Thursday, April 02, 2009

Just Say "No" to the Naysayers

Pastor Joelle writes:

I'm really tired of the ELCA bashing. Someone recently said on a public forum that he was embarrassed to be a member of the ELCA. That really pissed me off. I wanted to ask why he doesn't leave. Why doesn't he leave? Because there's no where else to go. He's not going to swim the Tiber. Missouri won't have him because he supports women in ministry and doesn't believe the world was created in seven 24 hour days. So he's stuck with us. And instead of being grateful there is a church that puts up with his constant public whining and put downs, he constantly bashes the ELCA in the name of wanting to reform it. ...

We're right there with you, sister. And then she makes an even more important point:

It's not that I'm uncritical of everything the ELCA does. I have some critiques. But I am reluctant nowadays to be open about them because they will be jumped on: "AH HA! See -- even you agree ...."

Click up top for her whole post, with which we concur wholeheartedly. And this raises a difficult question:  how to properly criticize your own church when you are surrounded by people whose criticisms are so fervently improper?

Most church bodies have to deal with a hypercritical fringe -- Presbyterian Layman, anybody? Virtue Online?  In the case of Lutheranism, bitter infighting has especially deep roots.  From Luther vs. the Zwickau Prophets and Melanchthon vs. the Gnesio-Lutherans, through the confessional argument that divided Schmucker Sr. from Schmucker Jr., Lutheran history is full of sharp elbows.  Herman Otten in his day and the WordAlone people in ours are simply more of the same.  (Click the links for our none-too-subtle editorial commentary upon each).

Once infighting reaches a certain point, it typically results in schism:  the General Synod begets the General Council; the NY Ministerium begets the Synod of New York.  Honestly, this may be an effective short-term pain reliever.  

A few years back, outraged that our synod assembly dared to question a ruling from the Conference of Bishops with which he happened to agree, Father Haddock  stood at a microphone and bellowed that "the Church has spoken, and if you don't like it, you can just leave."  And if the tide turns against him, we fully expect that Fr. H. will take his own advice.  It will make us sad, on the grounds of "if a clod be washed away by the sea, Europe is the less."  But -- let's be honest -- it will also make those assemblies less painful. 

And the good news is that, among Lutherans at least, these schisms are often temporary.  The Council and the Synod rejoined; the Ministerium and the Synod merged.  The now-somewhat-exhausted arc of history is long, but it tends toward unity.  (Missouri is the main exception.  It was born in schism, and often seems to exist principally for the purpose of decrying the rest of world Lutheranism, with which it will negotiate but never sign a treaty).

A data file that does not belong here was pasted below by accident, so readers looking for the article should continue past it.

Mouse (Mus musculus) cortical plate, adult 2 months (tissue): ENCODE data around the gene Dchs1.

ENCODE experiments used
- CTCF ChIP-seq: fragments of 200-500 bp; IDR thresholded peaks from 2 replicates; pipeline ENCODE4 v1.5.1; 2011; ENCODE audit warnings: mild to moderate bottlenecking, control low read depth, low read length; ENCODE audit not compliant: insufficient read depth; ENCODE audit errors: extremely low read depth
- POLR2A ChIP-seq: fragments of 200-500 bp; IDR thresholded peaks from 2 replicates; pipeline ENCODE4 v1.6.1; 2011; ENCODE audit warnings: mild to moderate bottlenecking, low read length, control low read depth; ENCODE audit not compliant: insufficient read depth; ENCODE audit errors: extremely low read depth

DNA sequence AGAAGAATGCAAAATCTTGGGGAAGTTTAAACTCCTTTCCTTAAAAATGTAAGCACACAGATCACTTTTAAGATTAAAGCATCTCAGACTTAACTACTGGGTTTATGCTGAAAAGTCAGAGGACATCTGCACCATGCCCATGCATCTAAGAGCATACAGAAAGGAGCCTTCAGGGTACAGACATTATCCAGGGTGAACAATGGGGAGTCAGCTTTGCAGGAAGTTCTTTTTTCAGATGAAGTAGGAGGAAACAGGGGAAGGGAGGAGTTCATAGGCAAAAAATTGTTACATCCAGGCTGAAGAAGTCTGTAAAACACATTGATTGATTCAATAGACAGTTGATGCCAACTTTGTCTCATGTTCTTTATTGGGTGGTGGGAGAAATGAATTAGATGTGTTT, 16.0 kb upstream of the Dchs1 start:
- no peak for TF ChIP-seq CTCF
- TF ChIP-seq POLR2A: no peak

But if we do want to live together, how shall we talk to each other?  And how, especially, can those of us who are actually loyal to the church in which we were raised express our criticisms without seeming to join a chorus of those poised to make their escape?

We're open to suggestions.

2 comments:

Pastor Joelle said...

and here I thought you were going to answer the question on how to properly criticize one's church...

Father said...

Sadly -- and this is a significant personal failure -- I am better at recognizing a problem than providing a solution. (Although in this case, you actually put your finger on the problem, not I).

Words like "gently," "lovingly" and "charitably" seem like cliches in this instance, even bearing in mind the 8th Commandment.

What I have in mind is something like this: To criticize with the clear and overt understanding that, if our criticism does not resonate with the whole community, we will continue to live as part of the community.

It seems to me that this is an answer to all the people whose criticisms seem to mask a veiled threat to create a schism. They are saying, in essence, "My way or the highway." And even if they don't act on it --for better or worse -- the very fact of making the threat raises the emotional and rhetorical ante. It changes a "What shall we do" argument into a "do or die" one.

Oddly, it weakens their hand in negotiations. Why negotiate to appease somebody who is going to quit the team anyway? (Which is, incidentally, why I long ago ceased to favor including Missouri in any of our bilateral ecumenical dialogues.)